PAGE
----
The ability of Benavidez to push through his injuries and walk again is remarkable, but walking was just the beginning. Nine months after arriving at Brooke Army Medical Center, he convinced the doctors to tear up his discharge papers and allow him to complete his recovery (Blehm, 2015). His positive attitude and foundation of resilience enabled him to overcome his injuries. Not only did he return to duty, but he requalified for airborne and the Special Forces (Benavidez, 1991).
During his second tour in Vietnam, 1968, Master Sgt. Benavidez heard the radio call of a Special Forces reconnaissance team requesting an emergency extraction (Schogol, 2019). According to his Medal of Honor citation, Benavidez rushed to the flight line and boarded the returning aircraft to assist in extracting the casualties. After arriving to the area, he jumped from the hovering helicopter and ran under fire to the team’s location while becoming wounded in the leg, face, and head in the process. He carried or dragged half the team’s members to the aircraft for extraction. He then recovered classified documents from the team leader who was killed in action and Benavidez was wounded again by small arms fire in his stomach and suffered grenade shrapnel to his back ("Benavidez, Roy," n.d.).
Benavidez’s will never faulted as he aided the wounded after the first helicopter crashed. He called in tactical air strikes and another extraction. He was wounded again by small arms fire in the leg while administering first aid. He then engaged in hand to hand combat with an enemy soldier and was stabbed multiple times by a bayonet before killing the enemy with his own knife. He went on to kill two more enemy soldiers attacking the extraction helicopter and then brought in the remaining wounded (“Benavidez, Roy,” n.d.).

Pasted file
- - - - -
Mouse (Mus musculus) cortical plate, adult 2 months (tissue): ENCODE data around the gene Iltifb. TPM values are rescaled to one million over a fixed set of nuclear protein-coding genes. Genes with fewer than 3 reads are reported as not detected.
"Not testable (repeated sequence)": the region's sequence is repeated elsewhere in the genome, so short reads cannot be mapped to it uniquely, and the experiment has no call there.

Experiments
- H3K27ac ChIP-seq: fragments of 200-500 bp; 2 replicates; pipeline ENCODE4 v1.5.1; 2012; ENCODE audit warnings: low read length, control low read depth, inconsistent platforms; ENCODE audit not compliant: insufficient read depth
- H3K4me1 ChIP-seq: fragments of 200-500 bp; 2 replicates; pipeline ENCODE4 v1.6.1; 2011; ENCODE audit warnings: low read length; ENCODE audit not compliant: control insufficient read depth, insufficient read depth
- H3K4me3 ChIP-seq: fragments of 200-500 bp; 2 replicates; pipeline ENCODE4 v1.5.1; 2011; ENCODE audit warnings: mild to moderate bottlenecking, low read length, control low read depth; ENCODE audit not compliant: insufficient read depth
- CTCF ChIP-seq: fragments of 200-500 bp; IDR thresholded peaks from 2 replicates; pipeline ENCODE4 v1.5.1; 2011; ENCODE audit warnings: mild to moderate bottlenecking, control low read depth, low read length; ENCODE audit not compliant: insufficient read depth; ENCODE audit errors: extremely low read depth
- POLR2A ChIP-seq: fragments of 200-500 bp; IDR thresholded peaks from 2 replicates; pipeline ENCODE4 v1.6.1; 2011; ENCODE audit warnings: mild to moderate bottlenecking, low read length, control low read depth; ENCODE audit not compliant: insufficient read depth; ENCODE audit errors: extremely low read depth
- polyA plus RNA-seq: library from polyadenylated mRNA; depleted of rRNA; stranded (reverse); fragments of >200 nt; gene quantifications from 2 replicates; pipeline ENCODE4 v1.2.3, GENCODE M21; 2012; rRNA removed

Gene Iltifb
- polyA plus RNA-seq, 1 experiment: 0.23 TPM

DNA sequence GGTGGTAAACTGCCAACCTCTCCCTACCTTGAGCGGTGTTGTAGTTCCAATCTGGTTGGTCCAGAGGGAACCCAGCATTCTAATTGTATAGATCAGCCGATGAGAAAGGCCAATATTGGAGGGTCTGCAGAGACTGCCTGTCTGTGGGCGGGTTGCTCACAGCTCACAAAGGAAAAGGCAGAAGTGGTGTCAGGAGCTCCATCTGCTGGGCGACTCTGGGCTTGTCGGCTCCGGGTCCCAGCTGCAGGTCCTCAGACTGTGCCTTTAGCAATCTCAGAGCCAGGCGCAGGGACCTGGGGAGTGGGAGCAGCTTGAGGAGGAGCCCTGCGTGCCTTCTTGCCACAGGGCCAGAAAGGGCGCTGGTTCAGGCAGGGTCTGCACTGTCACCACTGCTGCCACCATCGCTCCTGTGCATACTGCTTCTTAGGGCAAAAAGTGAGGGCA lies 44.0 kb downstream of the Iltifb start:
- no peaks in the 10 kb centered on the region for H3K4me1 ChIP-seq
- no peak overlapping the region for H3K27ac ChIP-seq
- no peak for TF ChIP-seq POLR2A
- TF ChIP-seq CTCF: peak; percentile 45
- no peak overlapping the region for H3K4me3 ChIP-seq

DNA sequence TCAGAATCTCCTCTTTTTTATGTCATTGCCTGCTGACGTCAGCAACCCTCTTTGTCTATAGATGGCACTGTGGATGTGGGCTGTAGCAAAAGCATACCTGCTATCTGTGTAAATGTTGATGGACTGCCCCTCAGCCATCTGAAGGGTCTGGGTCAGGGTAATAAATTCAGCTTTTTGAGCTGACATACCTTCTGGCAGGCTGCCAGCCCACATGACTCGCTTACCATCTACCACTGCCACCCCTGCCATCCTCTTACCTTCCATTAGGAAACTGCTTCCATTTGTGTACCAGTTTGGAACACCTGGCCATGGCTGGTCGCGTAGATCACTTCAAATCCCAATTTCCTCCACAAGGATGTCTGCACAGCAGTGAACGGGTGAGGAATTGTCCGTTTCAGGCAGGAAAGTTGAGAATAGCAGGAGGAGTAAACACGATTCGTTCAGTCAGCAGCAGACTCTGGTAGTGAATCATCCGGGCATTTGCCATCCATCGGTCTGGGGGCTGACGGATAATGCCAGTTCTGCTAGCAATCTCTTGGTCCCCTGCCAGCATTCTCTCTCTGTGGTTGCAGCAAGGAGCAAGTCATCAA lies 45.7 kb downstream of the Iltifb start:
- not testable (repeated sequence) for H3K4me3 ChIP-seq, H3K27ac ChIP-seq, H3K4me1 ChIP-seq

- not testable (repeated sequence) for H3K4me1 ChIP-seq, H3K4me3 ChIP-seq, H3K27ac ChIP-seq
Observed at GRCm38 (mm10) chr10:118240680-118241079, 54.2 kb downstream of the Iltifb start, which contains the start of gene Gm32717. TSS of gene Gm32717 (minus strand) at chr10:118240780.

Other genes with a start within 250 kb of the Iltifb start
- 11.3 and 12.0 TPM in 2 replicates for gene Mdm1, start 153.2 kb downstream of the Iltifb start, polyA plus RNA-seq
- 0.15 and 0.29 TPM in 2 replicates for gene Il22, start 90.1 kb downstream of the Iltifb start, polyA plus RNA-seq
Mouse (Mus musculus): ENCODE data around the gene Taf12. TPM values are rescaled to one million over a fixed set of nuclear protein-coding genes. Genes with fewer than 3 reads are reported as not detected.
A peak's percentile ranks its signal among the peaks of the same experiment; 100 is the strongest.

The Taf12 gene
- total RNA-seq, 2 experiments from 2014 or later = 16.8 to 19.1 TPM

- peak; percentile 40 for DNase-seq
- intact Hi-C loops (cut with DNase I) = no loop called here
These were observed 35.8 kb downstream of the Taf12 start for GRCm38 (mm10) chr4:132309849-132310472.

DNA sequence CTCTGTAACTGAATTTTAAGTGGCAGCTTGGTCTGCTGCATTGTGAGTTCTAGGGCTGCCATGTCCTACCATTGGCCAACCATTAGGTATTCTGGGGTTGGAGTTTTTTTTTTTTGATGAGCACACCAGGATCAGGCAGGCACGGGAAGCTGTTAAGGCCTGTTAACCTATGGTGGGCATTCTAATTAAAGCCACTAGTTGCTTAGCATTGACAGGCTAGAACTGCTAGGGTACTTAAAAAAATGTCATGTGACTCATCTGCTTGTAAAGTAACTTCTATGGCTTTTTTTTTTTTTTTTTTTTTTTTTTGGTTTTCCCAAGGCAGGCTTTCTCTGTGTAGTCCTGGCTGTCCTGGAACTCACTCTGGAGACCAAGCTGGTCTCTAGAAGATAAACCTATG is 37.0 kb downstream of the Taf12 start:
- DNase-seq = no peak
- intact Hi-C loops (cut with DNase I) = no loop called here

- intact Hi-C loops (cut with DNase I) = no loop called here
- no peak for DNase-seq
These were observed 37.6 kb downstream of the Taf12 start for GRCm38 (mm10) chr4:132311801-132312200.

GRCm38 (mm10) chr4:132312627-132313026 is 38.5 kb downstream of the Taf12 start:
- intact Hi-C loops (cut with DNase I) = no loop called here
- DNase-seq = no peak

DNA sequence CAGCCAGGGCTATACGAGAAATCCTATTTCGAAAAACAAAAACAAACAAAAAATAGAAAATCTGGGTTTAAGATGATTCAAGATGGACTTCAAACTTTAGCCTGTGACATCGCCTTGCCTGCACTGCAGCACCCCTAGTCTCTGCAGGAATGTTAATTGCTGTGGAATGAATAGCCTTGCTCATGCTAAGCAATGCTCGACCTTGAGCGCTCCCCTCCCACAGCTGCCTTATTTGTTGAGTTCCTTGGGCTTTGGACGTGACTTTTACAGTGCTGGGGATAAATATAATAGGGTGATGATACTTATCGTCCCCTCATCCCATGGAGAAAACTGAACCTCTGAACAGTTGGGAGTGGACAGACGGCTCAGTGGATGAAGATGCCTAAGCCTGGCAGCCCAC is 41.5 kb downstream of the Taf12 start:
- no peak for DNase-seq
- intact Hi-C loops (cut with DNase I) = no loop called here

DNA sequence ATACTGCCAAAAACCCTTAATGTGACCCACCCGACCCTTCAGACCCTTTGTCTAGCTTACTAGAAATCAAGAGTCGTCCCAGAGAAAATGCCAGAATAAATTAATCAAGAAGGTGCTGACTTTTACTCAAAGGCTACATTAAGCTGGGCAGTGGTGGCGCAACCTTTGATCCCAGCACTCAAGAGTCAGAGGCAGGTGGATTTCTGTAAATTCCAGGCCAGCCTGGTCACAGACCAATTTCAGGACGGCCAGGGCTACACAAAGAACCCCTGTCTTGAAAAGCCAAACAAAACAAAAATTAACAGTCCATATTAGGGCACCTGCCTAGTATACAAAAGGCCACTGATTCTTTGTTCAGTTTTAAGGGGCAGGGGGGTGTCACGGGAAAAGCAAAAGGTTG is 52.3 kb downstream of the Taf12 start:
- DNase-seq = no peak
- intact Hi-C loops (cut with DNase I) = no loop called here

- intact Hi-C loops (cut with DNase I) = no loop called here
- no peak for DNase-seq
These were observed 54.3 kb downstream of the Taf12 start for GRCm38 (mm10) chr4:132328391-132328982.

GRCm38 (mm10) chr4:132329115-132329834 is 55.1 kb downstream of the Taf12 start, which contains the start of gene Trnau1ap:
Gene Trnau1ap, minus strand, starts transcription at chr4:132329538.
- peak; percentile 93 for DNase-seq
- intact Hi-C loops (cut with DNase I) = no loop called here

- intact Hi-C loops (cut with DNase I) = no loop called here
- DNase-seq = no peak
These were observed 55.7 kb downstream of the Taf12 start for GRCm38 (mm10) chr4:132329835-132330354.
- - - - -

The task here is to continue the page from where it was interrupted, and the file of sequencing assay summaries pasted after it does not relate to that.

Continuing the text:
Only then, in extremely serious condition from numerous wounds and loss of blood, did he allow himself to be pulled into the extraction aircraft. Sgt. Benevidez’ gallant choice to join voluntarily his comrades who were in critical straits, to expose himself constantly to withering enemy fire, and his refusal to be stopped despite numerous severe wounds, saved the lives of at least eight men. His fearless personal leadership, tenacious devotion to duty, and extremely valorous actions in the face of overwhelming odds were in keeping with the highest traditions of the military service and reflect the utmost credit on him and the United States Army. (“Benavidez, Roy,” n.d., para. 1)